Efficient light detection is central to modern science and technology. Current photodetectors mainly use photodiodes based on crystalline inorganic elemental semiconductors, such as silicon, or compounds such as III-V semiconductors. Photodetectors made of solution-processed semiconductors-which include organic materials, metal-halide perovskites and quantum dots-have recently emerged as candidates for next-generation light sensing. They combine ease of processing, tailorable optoelectronic properties, facile integration with complementary metal-oxide-semiconductors, compatibility with flexible substrates and good performance. Here, we review the recent advances and the open challenges in the field of solution-processed photodetectors, examining the topic from both the materials and the device perspective and highlighting the potential of the synergistic combination of materials and device engineering. We explore hybrid phototransistors and their potential to overcome trade-offs in noise, gain and speed, as well as the rapid advances in metal-halide perovskite photodiodes and their recent application in narrowband filterless photodetection.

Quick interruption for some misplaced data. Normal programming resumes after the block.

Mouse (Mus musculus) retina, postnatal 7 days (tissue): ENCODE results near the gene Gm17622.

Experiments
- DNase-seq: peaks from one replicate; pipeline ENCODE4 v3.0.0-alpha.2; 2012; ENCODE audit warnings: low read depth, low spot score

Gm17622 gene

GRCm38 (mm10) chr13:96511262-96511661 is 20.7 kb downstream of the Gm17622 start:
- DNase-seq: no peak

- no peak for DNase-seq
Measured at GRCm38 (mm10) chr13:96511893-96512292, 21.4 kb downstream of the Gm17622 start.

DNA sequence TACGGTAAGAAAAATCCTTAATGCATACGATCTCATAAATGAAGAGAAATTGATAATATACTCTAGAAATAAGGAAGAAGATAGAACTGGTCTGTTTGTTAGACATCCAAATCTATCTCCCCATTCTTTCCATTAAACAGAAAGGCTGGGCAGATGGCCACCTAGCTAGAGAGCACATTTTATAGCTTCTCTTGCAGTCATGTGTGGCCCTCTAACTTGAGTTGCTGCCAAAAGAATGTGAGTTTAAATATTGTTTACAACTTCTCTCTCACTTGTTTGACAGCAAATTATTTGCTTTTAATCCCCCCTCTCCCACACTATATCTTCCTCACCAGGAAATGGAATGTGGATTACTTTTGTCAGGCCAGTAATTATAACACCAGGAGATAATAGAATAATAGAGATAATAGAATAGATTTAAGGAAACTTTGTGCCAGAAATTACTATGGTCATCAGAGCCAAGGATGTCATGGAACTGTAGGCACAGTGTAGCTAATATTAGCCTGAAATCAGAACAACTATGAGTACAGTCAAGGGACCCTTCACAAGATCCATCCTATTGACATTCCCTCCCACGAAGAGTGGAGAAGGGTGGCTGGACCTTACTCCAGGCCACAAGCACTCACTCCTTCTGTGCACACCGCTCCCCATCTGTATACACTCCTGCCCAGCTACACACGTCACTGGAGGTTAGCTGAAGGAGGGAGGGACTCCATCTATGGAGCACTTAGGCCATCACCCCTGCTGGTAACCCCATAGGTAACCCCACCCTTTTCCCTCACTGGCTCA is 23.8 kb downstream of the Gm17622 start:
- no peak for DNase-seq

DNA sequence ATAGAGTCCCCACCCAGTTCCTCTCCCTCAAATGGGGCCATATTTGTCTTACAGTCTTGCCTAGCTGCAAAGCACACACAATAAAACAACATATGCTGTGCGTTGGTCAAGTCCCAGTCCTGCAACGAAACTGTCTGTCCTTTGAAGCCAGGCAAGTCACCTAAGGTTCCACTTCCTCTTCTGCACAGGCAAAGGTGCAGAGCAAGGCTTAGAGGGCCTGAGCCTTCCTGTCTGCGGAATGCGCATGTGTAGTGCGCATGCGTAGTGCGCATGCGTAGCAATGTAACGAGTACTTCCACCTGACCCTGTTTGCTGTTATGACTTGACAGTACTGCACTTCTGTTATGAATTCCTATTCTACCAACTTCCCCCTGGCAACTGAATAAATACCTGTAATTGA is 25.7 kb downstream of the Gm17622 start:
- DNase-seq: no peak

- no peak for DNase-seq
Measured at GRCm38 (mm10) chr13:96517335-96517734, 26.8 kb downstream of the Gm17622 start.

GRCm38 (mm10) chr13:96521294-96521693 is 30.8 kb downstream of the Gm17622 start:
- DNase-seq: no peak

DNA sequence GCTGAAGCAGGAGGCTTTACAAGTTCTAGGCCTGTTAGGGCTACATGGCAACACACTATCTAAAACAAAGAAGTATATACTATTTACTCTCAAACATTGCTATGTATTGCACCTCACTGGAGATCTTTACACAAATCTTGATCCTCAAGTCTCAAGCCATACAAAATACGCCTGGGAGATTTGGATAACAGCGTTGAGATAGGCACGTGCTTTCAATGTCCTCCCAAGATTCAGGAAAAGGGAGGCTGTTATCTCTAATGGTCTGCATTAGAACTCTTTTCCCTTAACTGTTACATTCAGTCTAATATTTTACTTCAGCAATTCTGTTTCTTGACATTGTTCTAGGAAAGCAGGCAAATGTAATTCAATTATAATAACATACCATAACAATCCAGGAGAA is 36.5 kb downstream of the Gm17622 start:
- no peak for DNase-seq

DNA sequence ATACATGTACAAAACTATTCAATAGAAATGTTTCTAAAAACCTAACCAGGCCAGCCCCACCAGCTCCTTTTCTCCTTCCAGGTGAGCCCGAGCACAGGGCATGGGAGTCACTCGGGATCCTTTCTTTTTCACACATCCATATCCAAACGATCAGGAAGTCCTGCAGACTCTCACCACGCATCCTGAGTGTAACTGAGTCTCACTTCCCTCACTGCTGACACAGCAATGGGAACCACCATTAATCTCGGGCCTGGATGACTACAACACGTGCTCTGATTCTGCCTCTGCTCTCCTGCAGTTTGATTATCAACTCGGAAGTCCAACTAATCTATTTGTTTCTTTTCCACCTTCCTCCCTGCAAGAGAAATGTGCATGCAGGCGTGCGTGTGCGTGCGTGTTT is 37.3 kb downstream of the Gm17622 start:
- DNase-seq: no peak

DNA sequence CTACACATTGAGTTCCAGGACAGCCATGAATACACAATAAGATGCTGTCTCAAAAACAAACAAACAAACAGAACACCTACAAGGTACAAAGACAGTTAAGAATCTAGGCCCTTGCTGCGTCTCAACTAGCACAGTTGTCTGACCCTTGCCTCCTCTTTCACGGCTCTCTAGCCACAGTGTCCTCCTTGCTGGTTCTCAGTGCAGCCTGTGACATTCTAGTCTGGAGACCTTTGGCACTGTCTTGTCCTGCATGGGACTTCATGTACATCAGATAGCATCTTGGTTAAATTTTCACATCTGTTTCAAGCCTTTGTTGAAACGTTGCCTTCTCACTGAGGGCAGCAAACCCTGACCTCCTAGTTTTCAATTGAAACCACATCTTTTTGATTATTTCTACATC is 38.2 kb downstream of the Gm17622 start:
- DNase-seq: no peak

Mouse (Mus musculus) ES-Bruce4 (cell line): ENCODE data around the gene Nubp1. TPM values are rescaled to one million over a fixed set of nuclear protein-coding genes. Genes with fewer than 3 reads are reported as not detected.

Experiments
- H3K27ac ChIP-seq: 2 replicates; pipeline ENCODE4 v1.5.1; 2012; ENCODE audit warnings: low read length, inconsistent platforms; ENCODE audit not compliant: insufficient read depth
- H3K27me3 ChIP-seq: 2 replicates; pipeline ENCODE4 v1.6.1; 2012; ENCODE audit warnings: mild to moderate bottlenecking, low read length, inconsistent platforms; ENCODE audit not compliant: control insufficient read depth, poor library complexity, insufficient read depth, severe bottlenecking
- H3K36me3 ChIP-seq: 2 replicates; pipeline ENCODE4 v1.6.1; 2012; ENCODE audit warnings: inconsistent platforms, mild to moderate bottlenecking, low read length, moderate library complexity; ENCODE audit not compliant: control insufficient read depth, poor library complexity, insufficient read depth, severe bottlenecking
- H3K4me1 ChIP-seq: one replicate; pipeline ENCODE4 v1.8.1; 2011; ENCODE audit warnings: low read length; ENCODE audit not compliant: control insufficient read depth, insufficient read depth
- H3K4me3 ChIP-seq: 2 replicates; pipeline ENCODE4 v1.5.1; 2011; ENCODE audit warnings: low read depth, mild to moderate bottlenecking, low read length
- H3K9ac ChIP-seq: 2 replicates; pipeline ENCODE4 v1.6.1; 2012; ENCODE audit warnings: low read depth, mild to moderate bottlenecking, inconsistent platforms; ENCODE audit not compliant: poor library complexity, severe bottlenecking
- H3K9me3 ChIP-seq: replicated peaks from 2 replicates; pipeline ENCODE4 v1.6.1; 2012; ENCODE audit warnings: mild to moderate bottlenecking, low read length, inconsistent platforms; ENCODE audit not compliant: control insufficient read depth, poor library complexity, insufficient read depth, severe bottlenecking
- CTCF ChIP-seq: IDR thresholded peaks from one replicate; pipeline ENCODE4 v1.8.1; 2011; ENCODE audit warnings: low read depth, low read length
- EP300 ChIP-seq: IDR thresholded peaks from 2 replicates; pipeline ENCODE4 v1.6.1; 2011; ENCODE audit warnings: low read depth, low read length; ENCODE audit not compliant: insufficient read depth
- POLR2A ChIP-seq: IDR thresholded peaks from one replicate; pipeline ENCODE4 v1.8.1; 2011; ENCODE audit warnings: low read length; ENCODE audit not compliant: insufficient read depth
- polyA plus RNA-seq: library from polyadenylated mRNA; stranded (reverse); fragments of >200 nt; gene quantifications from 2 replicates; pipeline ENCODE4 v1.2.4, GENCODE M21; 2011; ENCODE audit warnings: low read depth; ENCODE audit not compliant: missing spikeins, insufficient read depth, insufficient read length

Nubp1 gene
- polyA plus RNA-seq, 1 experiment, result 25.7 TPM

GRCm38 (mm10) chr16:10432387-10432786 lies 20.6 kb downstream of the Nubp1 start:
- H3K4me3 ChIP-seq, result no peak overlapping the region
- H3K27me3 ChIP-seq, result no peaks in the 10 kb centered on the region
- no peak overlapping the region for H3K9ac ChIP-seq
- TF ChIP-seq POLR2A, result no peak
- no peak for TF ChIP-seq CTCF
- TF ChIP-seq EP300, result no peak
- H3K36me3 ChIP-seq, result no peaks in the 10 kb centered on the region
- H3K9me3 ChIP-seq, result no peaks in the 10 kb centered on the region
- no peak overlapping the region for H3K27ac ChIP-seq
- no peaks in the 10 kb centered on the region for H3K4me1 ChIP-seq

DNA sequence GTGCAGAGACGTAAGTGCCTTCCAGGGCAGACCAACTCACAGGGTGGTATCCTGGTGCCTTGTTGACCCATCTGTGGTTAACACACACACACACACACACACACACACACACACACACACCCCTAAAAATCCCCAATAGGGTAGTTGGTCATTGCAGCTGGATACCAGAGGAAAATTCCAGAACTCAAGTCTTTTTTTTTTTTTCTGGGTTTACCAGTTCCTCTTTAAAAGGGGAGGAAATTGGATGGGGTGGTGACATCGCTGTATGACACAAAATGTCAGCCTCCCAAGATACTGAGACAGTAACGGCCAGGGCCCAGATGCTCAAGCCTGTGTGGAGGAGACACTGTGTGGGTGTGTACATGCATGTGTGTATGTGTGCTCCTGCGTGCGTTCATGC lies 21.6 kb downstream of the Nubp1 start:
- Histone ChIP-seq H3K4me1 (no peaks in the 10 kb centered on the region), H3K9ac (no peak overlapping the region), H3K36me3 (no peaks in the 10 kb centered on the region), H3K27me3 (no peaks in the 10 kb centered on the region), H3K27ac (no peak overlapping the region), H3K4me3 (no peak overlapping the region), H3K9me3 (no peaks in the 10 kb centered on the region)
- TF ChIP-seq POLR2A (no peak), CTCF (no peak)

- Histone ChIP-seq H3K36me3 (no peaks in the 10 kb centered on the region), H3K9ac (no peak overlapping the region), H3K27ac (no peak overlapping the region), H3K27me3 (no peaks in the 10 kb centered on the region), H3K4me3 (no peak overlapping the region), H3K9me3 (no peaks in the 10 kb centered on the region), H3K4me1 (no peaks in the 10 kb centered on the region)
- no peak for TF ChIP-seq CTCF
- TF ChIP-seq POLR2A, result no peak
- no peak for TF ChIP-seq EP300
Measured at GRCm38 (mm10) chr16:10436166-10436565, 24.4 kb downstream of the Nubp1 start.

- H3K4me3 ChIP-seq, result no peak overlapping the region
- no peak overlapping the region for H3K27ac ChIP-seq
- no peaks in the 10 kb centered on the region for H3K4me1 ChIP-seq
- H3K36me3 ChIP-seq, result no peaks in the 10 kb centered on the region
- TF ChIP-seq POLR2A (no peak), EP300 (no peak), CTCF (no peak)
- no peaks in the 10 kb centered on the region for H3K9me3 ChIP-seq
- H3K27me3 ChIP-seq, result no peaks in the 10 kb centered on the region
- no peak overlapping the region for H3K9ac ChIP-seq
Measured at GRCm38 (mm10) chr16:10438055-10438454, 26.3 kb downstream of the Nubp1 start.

ASJC Scopus subject areas
- Electronic, Optical and Magnetic Materials
- Energy (miscellaneous)
- Surfaces, Coatings and Films
- Materials Chemistry